Like myself, I’ve found a lot of gamers who are passionate about trains. Maybe it’s the competition inherent in railroad history that make them appealing. It could also just be the boyish thrill big trains never cease to bring. Regardless, like a passenger waiting at some rural depot with ticket in-hand, we’re all waiting for the next train to arrive with the possibility of adventure and fortune somewhere down the tracks.

New Game Weekend: Africana

westsideFor the second time this year I found myself in Los Angeles for work this past week, and once again I also wound up linking up with the West Side Gamers. The meeting of the group I attended at an IHOP just south of Culver City was the organization’s 510th consecutive club get-together. The group meets weekly in local restaurants, camping out over several tables and booths chocked full of dozens of games toted along by attendees. A weekly theme game is featured, but players split into groups to play whatever people are up for from about 6pm until well past midnight.

This past week’s featured game was Power Grid played on the recently-released Quebec map, although more than a dozen different board and card games were played throughout the evening. More than a couple dozen players spent the evening munching on diner food and hunched over tables of games.

20131010-233030.jpgOf the many games being played that evening, I  had the opportunity to play a game new to me, 2012’s Africana from Z-Man Games. Playable by up to four participants, Africana uses a few familiar card-driven mechanics within the context of the travel and exploration of the African continent. The game board features a map of Africa divided in two by the equator and laced with routes between cities. Each player’s expedition uses color-coded movement cards to trek between locations. A series of five adventure cards at the bottom of the board allows a player to pick a starting point for a research expedition to another location. Setting off on an adventure gains either a movement card or silver coins used to buy from the two adventure books.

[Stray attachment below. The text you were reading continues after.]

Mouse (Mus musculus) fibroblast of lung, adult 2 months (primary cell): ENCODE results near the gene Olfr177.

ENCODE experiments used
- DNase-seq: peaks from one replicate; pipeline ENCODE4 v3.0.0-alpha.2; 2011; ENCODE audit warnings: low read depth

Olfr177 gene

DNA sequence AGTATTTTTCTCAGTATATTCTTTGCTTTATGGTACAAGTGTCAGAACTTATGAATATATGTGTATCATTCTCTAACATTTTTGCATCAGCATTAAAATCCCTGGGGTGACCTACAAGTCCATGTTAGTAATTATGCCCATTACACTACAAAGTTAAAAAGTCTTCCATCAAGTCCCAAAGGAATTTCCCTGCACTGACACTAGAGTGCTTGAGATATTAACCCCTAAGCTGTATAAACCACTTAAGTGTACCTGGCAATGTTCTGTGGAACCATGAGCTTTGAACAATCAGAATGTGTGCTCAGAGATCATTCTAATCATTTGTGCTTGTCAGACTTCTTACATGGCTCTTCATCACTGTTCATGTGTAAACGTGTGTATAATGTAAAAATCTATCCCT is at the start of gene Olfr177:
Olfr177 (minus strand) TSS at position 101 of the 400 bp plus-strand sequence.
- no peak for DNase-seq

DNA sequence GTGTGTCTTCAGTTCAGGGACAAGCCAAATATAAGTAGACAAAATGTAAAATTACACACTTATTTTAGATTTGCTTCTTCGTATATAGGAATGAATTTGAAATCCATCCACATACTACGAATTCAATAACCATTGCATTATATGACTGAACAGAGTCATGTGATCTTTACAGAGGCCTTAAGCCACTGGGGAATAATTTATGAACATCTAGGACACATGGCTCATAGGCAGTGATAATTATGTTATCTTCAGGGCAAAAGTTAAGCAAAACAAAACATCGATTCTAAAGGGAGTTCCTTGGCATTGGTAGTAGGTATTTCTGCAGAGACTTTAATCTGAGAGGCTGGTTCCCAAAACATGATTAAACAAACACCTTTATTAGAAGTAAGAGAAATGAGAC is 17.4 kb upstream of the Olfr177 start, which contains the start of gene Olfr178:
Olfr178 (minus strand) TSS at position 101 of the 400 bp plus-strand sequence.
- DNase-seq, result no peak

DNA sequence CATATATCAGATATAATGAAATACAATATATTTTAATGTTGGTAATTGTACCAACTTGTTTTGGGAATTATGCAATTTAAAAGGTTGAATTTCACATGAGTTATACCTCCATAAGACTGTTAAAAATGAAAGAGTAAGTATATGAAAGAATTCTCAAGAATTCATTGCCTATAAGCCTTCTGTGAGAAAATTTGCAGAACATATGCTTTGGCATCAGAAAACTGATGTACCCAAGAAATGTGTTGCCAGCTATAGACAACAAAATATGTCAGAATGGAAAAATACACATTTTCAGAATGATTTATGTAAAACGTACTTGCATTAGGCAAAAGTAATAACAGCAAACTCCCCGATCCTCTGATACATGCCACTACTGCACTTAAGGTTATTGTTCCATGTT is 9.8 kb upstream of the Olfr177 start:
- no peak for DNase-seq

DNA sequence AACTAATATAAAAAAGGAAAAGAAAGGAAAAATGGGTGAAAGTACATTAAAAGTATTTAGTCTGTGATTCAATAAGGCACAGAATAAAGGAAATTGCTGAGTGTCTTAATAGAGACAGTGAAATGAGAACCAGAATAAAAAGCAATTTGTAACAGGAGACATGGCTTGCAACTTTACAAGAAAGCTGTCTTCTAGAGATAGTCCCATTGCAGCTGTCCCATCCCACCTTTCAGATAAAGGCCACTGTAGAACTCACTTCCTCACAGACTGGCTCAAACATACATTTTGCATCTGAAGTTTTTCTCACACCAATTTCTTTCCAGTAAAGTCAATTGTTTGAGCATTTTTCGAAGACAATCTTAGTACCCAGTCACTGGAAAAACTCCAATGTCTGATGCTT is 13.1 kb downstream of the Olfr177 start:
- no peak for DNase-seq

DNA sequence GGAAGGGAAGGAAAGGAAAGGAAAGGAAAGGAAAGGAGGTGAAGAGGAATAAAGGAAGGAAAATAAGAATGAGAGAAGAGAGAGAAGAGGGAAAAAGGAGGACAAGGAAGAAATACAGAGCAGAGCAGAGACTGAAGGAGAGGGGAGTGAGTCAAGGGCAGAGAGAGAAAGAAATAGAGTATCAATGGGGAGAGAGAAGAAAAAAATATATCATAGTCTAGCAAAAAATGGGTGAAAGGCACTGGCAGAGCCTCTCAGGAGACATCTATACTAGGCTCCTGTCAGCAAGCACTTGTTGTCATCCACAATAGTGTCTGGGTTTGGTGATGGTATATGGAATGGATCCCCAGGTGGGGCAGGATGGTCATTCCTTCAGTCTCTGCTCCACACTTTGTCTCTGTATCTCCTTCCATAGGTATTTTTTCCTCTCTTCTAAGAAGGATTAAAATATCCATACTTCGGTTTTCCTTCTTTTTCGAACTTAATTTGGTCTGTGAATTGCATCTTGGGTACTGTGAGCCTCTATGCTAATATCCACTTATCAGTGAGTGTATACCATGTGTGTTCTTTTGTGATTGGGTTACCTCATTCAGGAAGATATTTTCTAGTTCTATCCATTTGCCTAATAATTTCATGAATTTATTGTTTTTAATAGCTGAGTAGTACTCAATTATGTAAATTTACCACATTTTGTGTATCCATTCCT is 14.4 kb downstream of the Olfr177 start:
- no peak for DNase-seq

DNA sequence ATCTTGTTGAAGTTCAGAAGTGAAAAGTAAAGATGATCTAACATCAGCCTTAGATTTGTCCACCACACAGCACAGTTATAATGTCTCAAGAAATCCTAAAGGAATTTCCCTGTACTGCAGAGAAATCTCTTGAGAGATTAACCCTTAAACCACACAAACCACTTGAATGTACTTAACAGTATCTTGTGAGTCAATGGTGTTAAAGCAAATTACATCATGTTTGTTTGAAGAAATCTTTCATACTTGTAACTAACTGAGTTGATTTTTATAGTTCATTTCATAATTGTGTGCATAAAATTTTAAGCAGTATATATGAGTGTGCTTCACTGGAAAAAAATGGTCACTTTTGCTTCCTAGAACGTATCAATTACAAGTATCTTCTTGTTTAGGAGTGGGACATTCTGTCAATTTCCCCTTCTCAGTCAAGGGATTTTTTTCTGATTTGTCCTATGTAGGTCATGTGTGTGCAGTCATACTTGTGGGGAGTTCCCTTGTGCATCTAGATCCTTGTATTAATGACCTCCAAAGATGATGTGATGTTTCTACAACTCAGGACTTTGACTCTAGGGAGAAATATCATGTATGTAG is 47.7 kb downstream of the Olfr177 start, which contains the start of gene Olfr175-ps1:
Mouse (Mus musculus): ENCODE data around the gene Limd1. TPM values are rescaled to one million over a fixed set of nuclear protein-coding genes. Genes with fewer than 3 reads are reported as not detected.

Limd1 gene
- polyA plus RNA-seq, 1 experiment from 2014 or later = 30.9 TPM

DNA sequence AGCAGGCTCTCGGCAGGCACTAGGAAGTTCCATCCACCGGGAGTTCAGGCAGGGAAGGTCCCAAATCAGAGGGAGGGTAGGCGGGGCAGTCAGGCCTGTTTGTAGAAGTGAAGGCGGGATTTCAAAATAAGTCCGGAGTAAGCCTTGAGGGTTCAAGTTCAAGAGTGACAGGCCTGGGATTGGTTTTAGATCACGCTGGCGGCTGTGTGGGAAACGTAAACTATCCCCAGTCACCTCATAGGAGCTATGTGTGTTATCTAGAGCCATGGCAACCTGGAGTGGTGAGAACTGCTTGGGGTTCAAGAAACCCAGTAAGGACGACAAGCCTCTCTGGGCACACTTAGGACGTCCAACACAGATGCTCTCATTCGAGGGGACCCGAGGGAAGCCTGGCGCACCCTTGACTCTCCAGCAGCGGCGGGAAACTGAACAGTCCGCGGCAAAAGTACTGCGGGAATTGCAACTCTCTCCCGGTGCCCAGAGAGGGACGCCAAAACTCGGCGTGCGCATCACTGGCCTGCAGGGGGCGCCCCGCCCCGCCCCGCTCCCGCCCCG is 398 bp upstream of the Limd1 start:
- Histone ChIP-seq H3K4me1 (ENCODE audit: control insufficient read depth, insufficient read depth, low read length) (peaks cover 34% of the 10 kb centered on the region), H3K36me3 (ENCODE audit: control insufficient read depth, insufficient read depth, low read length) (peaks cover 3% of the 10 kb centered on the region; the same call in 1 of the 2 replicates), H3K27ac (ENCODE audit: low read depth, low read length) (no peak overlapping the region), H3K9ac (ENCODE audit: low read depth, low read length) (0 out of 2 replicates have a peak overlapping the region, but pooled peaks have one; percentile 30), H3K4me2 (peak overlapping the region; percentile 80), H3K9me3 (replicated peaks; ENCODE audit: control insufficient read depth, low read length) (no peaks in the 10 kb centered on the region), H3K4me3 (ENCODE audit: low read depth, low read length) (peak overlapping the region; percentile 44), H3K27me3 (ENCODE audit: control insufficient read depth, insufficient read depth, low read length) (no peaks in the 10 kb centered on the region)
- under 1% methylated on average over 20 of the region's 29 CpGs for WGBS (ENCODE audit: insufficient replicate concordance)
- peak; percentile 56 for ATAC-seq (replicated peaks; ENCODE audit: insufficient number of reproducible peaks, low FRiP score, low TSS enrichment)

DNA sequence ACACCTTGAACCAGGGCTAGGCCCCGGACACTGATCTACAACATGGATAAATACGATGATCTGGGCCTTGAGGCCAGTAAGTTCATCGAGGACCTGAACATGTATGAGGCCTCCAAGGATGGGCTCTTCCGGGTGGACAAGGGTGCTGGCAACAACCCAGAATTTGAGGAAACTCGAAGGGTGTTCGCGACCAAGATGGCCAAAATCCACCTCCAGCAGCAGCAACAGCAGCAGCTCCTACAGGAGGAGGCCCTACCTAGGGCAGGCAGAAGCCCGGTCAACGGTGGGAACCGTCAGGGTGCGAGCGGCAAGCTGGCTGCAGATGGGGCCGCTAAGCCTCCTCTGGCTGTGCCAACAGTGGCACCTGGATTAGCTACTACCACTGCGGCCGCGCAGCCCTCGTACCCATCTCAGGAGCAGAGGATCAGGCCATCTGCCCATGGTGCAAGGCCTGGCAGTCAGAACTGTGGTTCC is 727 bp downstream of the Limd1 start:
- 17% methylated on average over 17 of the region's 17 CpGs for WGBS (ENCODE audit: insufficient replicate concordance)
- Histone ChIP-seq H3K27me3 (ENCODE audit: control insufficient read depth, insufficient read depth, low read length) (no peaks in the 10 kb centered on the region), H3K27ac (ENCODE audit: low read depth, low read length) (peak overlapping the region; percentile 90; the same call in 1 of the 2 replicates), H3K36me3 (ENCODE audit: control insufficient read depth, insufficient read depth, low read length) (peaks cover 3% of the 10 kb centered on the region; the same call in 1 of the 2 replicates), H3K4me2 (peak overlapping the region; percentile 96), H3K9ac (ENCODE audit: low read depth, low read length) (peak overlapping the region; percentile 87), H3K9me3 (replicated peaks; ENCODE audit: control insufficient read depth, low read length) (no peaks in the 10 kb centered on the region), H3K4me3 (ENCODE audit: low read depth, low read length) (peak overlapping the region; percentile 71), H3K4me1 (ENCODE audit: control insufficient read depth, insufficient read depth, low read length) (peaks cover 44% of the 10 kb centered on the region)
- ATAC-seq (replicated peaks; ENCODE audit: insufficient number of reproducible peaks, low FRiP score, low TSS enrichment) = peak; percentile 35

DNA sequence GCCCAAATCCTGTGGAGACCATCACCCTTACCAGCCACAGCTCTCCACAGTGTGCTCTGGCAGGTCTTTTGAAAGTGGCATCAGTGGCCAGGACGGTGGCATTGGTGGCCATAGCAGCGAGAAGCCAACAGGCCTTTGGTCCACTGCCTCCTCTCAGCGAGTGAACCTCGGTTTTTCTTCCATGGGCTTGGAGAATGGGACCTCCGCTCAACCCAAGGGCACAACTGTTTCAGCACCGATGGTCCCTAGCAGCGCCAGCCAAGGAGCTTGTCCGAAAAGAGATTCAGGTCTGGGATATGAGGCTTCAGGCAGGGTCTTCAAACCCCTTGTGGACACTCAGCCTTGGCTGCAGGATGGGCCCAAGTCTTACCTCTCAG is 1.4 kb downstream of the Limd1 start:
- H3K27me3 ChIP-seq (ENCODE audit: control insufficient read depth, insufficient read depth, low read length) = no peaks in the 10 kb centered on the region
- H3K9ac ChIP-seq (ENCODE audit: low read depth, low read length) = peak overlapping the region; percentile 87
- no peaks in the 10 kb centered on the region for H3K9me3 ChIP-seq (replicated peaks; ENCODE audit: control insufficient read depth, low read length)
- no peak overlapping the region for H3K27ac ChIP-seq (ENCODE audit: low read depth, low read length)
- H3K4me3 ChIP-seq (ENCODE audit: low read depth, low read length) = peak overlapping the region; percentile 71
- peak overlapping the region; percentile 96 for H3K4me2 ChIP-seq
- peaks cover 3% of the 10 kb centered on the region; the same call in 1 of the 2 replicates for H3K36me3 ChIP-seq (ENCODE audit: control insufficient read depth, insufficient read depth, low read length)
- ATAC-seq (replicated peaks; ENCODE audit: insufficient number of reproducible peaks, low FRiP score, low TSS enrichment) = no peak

africanaEach turn, players may either draw movement cards, move their explorer aroundthe board or purchase up to three pages from the wooden book racks. Purchasing pages from the adventure books north and south of the equator provides another quest opportunity to gather artifacts or hire additional workers to help move your expedition along the board. Collecting combinations of artifacts and completing adventure routes gain more coins and score victory points at the game’s end. While having multiple workers in your hand can help move you quickly around the board, holding too many at the game’s end deducts points from your total. As the game progresses, adventures become more valuable and players may be working on several adventures at once. Once all the adventures are drawn from the deck, the game ends and the player with the most victory points wins.

20131010-232920.jpgThe travel mechanics of Africana don’t allow for a lot of opportunity to really block other players on the board, although completing adventures ahead of the competition or acquiring valued artifacts from the books does allow for some strategic play. Moving your pawn to key port cities such as Cape Town allow for quick moves around the continent while moving inland is a bit more circuitous, so choosing adventures wisely is also key. The player who won our game focused on high-value adventures late in the game while my second place finish was scored mainly through the collection of artifacts. Even in this relatively light travel game, akin to something like Ticket To Ride, I could see the possibility of trying varying strategies.

Deep down I dislike just about everything about traveling for work — cabs, hotels, airports, living out of a suitcase — but heading to Los Angeles and a chance to meet-up with the folks at West Side Gamers makes the trips to the West Coast a bit more worth the journey.

New Game Weekend: King Of Tokyo & Chinatown

A fun, quick boardgame is a good thing any time, and this past weekend at Metropolitan Wargamers in Brooklyn I tried my hand at a couple which were new to me. In King of Tokyo and Chinatown, players get to run through some very quick gaming (less than hour each) under very different mechanics and themes.